Pablo La Roche: I was born in Maracaibo, Venezuela. Both of my parents were University professors. They provided us with a good education combined with a strong sense of social responsibility. I was attracted to architecture and how it could help solve some of the larger problems of society; a rather naïve view, but one that I still think is important. Read More
Okapi: You describe your work with PLEA as a “labor of love”. How so?
PLR: We are a group of volunteers from three universities and other organizations that are investing a considerable amount of time in the organization of the conference. It’s simple, this is something that we believe in and that we want to do as best we can.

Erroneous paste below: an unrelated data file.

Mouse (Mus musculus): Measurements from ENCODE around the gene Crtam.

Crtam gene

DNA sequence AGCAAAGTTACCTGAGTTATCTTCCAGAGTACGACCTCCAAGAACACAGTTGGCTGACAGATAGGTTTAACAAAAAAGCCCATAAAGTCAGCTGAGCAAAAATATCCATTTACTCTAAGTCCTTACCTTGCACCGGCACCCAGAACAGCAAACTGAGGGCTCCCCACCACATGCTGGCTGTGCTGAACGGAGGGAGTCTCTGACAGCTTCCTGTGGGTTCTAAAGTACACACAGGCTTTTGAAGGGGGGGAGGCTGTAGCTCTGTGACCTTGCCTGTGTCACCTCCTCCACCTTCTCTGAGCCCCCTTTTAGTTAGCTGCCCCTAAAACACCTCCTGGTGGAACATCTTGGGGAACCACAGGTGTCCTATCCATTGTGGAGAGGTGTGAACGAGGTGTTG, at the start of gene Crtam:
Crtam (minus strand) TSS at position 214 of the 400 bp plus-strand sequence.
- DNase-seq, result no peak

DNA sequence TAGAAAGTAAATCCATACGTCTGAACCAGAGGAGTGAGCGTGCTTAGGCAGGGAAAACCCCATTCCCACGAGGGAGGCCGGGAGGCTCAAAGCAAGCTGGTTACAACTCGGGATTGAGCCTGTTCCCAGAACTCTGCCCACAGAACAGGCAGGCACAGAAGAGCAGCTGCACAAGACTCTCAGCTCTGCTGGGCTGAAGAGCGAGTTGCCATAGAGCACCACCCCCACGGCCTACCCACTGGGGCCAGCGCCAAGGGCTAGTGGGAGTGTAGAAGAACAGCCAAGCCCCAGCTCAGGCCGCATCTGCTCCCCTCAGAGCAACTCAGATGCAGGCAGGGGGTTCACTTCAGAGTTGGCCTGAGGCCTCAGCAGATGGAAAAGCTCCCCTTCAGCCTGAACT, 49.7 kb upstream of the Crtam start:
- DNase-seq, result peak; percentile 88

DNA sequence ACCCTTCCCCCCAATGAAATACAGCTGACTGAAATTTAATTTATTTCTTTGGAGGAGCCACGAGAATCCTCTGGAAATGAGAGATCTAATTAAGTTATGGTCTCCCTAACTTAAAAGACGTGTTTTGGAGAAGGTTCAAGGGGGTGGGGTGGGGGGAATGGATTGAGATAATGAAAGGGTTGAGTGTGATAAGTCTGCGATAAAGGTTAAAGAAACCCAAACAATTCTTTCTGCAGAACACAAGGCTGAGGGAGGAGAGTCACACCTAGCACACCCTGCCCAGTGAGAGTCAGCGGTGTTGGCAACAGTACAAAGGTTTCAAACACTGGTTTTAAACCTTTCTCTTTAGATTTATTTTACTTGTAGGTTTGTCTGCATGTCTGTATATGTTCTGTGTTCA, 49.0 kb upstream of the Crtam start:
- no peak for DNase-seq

Okapi: There is an impressive collaboration of international professionals brought together under the PLEA aegis. What do you, as a group, have in common professionally, as well as in worldview? How do collectively differ?
PLR: This is a group that believes in environmentally responsible architecture, the power of socially, economically and environmentally responsible architecture, from the building systems to the cities. PLEA is a combination of hundreds of educators, practicing architects, faculty and students. We share similar values and the understanding of what we think is important. We are different in our priorities which are typically adjusted to regional or local issues.
Okapi: How does the PLEA leadership group make decisions about important organizational priorities and activities?